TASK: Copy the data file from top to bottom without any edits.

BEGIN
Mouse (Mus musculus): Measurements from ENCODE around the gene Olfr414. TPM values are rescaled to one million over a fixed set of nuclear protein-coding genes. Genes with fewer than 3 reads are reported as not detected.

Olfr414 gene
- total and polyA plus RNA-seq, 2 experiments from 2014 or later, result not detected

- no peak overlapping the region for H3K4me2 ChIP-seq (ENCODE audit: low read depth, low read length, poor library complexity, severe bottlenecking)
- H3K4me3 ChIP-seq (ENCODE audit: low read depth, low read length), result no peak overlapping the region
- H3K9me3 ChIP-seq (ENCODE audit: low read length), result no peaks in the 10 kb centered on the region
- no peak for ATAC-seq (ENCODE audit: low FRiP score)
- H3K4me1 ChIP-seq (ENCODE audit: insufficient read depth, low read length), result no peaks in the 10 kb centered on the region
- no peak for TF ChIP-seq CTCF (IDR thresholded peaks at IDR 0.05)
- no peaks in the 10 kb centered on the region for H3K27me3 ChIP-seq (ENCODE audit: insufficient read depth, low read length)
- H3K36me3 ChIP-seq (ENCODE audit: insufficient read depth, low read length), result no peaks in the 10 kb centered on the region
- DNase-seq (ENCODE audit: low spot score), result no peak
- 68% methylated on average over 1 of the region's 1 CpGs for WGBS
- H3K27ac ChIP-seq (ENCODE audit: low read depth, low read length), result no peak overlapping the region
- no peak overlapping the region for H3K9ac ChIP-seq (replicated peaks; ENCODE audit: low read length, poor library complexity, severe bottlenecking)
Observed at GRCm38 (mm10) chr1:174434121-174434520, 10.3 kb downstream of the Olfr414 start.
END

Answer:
Mouse (Mus musculus): Measurements from ENCODE around the gene Olfr414. TPM values are rescaled to one million over a fixed set of nuclear protein-coding genes. Genes with fewer than 3 reads are reported as not detected.

Olfr414 gene
- total and polyA plus RNA-seq, 2 experiments from 2014 or later, result not detected

- no peak overlapping the region for H3K4me2 ChIP-seq (ENCODE audit: low read depth, low read length, poor library complexity, severe bottlenecking)
- H3K4me3 ChIP-seq (ENCODE audit: low read depth, low read length), result no peak overlapping the region
- H3K9me3 ChIP-seq (ENCODE audit: low read length), result no peaks in the 10 kb centered on the region
- no peak for ATAC-seq (ENCODE audit: low FRiP score)
- H3K4me1 ChIP-seq (ENCODE audit: insufficient read depth, low read length), result no peaks in the 10 kb centered on the region
- no peak for TF ChIP-seq CTCF (IDR thresholded peaks at IDR 0.05)
- no peaks in the 10 kb centered on the region for H3K27me3 ChIP-seq (ENCODE audit: insufficient read depth, low read length)
- H3K36me3 ChIP-seq (ENCODE audit: insufficient read depth, low read length), result no peaks in the 10 kb centered on the region
- DNase-seq (ENCODE audit: low spot score), result no peak
- 68% methylated on average over 1 of the region's 1 CpGs for WGBS
- H3K27ac ChIP-seq (ENCODE audit: low read depth, low read length), result no peak overlapping the region
- no peak overlapping the region for H3K9ac ChIP-seq (replicated peaks; ENCODE audit: low read length, poor library complexity, severe bottlenecking)
Observed at GRCm38 (mm10) chr1:174434121-174434520, 10.3 kb downstream of the Olfr414 start.